We wish we could scream loud enough for our readers and the municipal authorities to hear that Waste to Energy (WtE) plants in our cities, using inadequately segregated municipal waste as feedstock, are highly dangerous because of the toxic gases and particulates they spew when they burn mixed waste in the process of incineration.
Residents of Okhla and surrounding areas in Delhi have been protesting that the WtE plant in their vicinity is not complying with the stipulations of National Green Tribunal (NGT). Is it too much for an urban locality with houses, hospitals, schools and shops to want no industrial polluter in their midst? With its location within 30 metres of the residential areas, emissions remain a major issue with the residents. The plant was slapped a fine of Rs 25 lakh in February 2017 by the NGT but many questions about air quality standards in the area remain unanswered, including why the plant spews soot and ash in the neighbourhood.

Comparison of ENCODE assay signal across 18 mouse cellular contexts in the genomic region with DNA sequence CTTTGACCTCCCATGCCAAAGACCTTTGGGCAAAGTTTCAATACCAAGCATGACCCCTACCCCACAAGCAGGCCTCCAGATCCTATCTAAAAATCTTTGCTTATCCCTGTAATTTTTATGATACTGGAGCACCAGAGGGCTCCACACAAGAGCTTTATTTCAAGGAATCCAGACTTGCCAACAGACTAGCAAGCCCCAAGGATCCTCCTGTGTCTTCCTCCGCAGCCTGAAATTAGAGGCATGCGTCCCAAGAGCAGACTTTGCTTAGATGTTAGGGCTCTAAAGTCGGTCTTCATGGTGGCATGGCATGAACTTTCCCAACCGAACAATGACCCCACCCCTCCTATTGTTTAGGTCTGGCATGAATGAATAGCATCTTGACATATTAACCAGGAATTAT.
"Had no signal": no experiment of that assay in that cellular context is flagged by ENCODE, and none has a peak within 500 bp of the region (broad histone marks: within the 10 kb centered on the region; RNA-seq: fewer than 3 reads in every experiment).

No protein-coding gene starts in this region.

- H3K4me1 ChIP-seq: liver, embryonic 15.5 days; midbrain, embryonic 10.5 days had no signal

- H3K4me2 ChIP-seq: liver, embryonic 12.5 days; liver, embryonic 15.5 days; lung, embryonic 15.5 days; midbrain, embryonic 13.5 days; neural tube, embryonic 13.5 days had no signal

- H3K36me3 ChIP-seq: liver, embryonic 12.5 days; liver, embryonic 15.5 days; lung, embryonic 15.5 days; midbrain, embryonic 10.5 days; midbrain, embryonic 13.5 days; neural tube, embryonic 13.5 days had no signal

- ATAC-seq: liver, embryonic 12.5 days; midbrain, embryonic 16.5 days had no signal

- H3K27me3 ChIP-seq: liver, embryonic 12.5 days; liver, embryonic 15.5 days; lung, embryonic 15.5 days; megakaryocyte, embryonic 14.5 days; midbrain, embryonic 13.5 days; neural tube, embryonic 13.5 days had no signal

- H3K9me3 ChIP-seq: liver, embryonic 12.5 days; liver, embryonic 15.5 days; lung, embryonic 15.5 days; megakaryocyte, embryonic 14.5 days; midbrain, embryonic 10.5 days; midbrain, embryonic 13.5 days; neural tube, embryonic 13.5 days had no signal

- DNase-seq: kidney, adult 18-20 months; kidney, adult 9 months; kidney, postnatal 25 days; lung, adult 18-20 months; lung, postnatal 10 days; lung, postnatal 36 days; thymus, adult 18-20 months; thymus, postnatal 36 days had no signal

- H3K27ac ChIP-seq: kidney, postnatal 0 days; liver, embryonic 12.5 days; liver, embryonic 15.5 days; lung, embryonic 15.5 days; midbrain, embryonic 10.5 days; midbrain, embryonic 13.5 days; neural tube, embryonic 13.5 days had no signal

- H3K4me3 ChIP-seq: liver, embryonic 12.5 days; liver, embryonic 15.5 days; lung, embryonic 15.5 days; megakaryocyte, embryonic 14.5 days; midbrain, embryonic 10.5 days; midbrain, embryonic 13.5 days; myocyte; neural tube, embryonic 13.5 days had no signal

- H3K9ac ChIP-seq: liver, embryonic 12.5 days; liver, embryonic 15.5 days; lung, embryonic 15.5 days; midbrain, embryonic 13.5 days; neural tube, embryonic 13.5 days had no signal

To rub salt on the wound, we understand that the authorities are considering the expansion of this WtE plant from 16 MW to 40 MW. The latest protests by the residents at a public hearing were reported in the press only a few days ago. The residents claim that the plant’s original Environmental Impact Assessment (EIA) — issued to IL&FS — bears no resemblance to the plant now in operation. A new EIA has been filed for the proposed expansion, and they are apprehensive about the proposal to add two boilers.
There are five municipal WtE plants operational in India with a total capacity to produce 66.4 MW electricity per day, of which the lion’s share — 52 MW per day — is generated in Delhi by its three existing plants. There is also talk of setting up a new WtE plant with a capacity of 25 MW at Tehkhand in South-East Delhi. The bandwagon is rolling on with cities across different states vying for WtE plants as a quick and lazy solution to the complex challenge of solid waste management.